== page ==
The Contra Costa County Board of Supervisors Tuesday morning moved to eliminate overdue book fines at all 26 libraries in the county -- including in Danville and San Ramon -- effective Jan. 1, citing concerns about the area's high cost of living and the number of patrons who currently have their borrowing privileges suspended because of fines.
Out of roughly 650,000 library users countywide, an estimated 18% of them currently have their cards "blocked," meaning they cannot be used to check out books or other materials, according to County Librarian Melinda Cervantes.
That includes 21,000 youth cards belonging to children who are unable to check out library materials during what Cervantes described as a "critical period" in their lives. Moreover, roughly 43% of youth who have library accounts currently owe fees on those accounts.
As soon as $10 or more accumulates, the library blocks that user's card, which limits access to library materials and services. Accounts can also be referred to collections agencies, compounding the impacts on the account holder.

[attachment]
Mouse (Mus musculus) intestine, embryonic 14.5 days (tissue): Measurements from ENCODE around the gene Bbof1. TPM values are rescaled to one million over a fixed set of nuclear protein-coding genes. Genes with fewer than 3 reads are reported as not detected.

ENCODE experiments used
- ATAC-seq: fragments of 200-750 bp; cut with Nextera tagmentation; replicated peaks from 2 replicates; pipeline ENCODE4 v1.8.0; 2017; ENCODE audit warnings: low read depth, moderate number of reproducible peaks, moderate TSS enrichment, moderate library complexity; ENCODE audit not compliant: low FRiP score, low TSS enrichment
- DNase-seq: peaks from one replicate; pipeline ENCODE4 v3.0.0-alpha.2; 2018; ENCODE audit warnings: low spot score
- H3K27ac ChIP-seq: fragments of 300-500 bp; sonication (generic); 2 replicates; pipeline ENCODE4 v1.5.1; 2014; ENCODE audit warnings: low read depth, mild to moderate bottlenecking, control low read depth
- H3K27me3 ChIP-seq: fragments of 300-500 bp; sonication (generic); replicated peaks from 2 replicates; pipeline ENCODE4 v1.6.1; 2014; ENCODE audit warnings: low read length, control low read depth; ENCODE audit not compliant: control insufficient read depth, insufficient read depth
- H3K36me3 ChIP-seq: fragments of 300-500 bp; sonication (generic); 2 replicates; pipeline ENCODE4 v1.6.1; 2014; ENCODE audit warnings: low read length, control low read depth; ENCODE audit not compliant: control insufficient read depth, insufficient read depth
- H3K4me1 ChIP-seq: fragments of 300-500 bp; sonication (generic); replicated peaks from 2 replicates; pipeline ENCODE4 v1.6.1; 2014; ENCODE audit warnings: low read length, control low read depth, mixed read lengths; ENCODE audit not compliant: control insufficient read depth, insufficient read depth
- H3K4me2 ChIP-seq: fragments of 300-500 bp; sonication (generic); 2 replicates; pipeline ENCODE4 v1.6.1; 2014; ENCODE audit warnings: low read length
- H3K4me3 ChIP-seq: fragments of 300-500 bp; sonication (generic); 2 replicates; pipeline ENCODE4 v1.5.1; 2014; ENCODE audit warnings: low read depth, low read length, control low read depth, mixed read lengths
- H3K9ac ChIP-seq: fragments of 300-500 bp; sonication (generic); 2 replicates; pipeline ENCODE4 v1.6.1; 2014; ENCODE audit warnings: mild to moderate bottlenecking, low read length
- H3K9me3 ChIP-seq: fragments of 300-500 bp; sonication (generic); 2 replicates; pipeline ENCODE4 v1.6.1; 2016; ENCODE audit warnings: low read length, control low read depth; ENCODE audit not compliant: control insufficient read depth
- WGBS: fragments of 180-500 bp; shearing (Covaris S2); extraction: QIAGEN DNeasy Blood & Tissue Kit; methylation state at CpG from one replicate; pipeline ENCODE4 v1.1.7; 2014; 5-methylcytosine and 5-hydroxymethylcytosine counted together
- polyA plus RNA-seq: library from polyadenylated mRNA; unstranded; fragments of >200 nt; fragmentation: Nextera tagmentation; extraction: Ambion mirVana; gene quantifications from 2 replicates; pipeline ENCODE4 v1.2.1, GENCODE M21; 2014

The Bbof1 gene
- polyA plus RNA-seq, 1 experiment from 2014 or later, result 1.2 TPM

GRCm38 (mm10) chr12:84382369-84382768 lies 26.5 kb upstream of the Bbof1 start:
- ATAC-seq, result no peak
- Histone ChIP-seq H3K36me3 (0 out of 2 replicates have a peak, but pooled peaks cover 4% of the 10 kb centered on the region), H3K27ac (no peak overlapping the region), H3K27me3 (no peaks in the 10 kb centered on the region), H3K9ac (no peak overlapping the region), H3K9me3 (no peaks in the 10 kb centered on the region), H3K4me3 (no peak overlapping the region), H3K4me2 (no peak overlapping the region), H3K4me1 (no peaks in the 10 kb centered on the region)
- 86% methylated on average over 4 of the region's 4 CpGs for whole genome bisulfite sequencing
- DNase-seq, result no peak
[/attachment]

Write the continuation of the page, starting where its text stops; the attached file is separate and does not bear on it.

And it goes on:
Those accessing the library's offerings online, such as downloading an e-book to be read on a digital device, do not incur the same kind of fees. Lower-income library users, however, may not have access to those devices.
"Those who can afford those devices already live in a fine-free world," Cervantes said. "Access to technology is an advantage."
The revenue from overdue fees and replacement costs incurred when library users pay to replace a lost item is responsible for roughly 2% of the library system's revenue, but that revenue from fines and charges has dropped by 31% since 2013.
During that same time frame, use of digital resources has increased by more than 125%, according to the library.
Supervisor Karen Mitchoff asked if it might be possible to suspend fines earlier than Jan. 1 as a holiday gift to library patrons, although no action was taken on that inquiry.
The motion passed in a 4-0 vote, with Supervisor John Gioia absent.